1963 July 15th: Bassurelle, French trawler, wrecked off Langton. 5 saved.
1974 January 25th-29th: Scaldis, sank off Chesil with the loss of 3 lives.

Bridport to Lyme Regis
1280: Unnamed wreck at Bridport Creek.
1377 November: 50 ships reputedly lost at Lyme Regis in a series of storms.
1670: A Lyme barque wrecked at Bridport. Two vessels from Lyme also wrecked.
1709 December 25th: HMS Solebay, wrecked at Lyme.
1748 July: Laguiticus de Lille Dieu lost off Lyme with cargo of wool, all on board saved.
1789 August: Endeavour, brig, left Sidmouth for Newcastle to load with coal, wrecked near Bridport, 'the crew were with difficulty saved.'
1812 February 21st: Fox, London to Exeter schooner, driven ashore near Bridport and wrecked. Henrietta, London smack wrecked near Bridport.
1817 January: Trois Amis wrecked near Bridport during gales. Volante, Mary and Union all wrecked at Lyme. Unnamed French chasse-marée wrecked on Charmouth Beach.
1829: Magnet, foundered in Lyme Bay. Part of the wreckage washed ashore at Bridport in the following year. July 1st: Prince William, Liverpool sloop, misread signal flags during a gale when entering Bridport and wrecked on rocks to the west. Captain washed overboard, crew of 3 saved.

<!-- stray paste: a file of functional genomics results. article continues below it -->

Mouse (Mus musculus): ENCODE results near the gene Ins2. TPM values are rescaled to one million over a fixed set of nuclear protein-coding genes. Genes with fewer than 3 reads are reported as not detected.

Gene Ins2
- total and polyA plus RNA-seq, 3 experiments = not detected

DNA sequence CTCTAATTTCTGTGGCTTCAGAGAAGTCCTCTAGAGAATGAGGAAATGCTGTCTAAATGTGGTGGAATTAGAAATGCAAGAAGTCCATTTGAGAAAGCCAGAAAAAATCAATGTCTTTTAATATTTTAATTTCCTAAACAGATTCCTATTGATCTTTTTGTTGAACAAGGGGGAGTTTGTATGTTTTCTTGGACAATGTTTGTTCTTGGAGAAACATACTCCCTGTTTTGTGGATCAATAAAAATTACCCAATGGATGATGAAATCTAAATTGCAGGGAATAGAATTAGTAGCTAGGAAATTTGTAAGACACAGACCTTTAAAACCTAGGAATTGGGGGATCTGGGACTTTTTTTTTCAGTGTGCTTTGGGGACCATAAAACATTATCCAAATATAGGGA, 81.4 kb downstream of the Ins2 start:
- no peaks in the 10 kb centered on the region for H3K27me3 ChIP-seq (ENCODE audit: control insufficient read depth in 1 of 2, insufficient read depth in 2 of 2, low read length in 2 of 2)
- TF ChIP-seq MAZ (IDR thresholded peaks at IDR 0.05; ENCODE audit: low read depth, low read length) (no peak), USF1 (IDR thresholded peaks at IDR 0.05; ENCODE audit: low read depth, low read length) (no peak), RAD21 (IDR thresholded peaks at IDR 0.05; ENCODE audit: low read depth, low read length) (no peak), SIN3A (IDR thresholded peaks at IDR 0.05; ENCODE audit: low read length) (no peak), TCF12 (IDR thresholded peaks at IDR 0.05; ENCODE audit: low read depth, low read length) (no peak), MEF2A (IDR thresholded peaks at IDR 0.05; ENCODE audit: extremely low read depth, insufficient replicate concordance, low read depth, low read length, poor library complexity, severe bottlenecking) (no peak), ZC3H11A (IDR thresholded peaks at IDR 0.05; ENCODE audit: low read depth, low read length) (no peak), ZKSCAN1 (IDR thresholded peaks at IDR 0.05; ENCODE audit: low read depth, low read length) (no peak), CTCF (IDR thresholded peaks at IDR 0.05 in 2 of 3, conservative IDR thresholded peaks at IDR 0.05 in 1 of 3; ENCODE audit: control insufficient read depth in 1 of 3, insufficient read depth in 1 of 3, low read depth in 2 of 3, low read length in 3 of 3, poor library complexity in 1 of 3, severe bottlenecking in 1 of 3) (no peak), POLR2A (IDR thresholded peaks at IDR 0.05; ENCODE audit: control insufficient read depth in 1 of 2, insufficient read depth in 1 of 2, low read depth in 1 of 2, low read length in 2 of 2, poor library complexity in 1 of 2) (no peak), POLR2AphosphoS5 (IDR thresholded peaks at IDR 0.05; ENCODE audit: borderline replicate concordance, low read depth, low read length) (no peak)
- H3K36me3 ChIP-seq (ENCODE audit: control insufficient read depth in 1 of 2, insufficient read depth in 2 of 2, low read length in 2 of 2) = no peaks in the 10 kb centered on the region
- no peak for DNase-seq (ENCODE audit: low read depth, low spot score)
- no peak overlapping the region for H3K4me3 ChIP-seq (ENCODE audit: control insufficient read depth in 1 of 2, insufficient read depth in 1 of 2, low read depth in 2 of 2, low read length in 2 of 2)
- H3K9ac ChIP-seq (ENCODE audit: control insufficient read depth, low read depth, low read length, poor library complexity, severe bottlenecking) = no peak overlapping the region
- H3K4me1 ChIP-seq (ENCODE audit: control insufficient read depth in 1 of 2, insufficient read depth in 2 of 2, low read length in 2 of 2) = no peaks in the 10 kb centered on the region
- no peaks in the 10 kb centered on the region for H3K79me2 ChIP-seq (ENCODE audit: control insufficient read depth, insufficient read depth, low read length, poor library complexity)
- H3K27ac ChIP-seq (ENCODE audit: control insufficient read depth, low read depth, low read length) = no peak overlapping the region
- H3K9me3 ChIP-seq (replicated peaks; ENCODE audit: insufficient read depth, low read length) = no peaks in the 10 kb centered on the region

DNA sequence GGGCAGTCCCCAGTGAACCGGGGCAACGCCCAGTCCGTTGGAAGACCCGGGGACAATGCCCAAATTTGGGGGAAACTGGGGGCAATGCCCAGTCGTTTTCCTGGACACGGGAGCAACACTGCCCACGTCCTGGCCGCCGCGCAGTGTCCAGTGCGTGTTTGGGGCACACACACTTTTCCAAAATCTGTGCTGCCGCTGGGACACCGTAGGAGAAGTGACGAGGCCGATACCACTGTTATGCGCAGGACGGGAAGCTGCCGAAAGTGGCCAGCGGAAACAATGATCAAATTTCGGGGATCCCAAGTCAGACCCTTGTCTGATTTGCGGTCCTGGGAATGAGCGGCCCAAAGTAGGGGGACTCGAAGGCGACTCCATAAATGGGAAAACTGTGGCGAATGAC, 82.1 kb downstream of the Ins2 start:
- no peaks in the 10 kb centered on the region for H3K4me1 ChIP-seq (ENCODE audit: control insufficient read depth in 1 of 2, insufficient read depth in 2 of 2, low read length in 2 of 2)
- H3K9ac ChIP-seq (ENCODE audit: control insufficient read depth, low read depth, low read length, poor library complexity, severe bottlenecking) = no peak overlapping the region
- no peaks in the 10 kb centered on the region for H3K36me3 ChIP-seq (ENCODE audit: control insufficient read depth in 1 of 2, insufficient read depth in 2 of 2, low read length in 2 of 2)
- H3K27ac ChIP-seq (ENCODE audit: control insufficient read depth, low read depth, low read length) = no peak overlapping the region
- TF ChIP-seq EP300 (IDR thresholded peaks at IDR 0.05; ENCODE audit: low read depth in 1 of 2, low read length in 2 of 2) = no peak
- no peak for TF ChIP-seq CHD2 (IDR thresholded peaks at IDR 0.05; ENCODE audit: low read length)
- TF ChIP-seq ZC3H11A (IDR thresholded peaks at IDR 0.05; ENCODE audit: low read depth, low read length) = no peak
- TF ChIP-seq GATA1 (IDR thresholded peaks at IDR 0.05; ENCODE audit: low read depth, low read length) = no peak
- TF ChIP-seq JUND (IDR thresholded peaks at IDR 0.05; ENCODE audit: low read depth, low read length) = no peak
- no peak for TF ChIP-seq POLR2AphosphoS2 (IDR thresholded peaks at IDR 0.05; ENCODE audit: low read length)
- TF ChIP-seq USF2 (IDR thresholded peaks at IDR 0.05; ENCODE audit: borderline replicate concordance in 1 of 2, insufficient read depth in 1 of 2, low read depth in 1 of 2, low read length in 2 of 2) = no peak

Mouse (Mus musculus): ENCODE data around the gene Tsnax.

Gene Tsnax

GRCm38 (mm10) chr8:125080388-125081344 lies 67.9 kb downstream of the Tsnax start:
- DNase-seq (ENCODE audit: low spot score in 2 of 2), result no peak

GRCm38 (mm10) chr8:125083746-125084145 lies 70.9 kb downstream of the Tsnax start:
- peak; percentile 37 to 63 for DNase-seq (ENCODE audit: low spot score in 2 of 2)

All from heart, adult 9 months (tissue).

1832 March 1st: Swallow, Bridport based, driven ashore near the Harbour.
1836 December: William & Anne, wrecked at Lyme.
1846 November 20th: Colyton Union, 72 ton coaster wrecked at Lyme, where it had been built in 1826.
1851 mid-January: gale from the south-south-west. Smack lost 5 miles out from Bridport. Remains of the Jessy, of Plymouth, washed up at Bridport With 2 other small Exeter boats. Mary Ann, schooner, wrecked at Lyme just east of the Cobb, crew saved.
1852 December 26th: Heroine, wrecked at Lyme. The local boat Sarah was wrecked on the following day.
1854 January 7th: Jeune Rose, foundered off Lyme.
1860 November 14th: Elizabeth Ann, Lyme smack laden with coal wrecked on rocks near the Cobb. 3 man crew taken off by lifeboat.
1865 November: Black Diamond wrecked at Bridport.
1867 January 8th: localized south-westerly gale at Lyme led to the loss of the schooners Ann & Emily, Vulcan, and Panda, and the Spec, brigantine - all local ships. 3 men rescued by coastguard cutter as it was impossible to launch the lifeboat.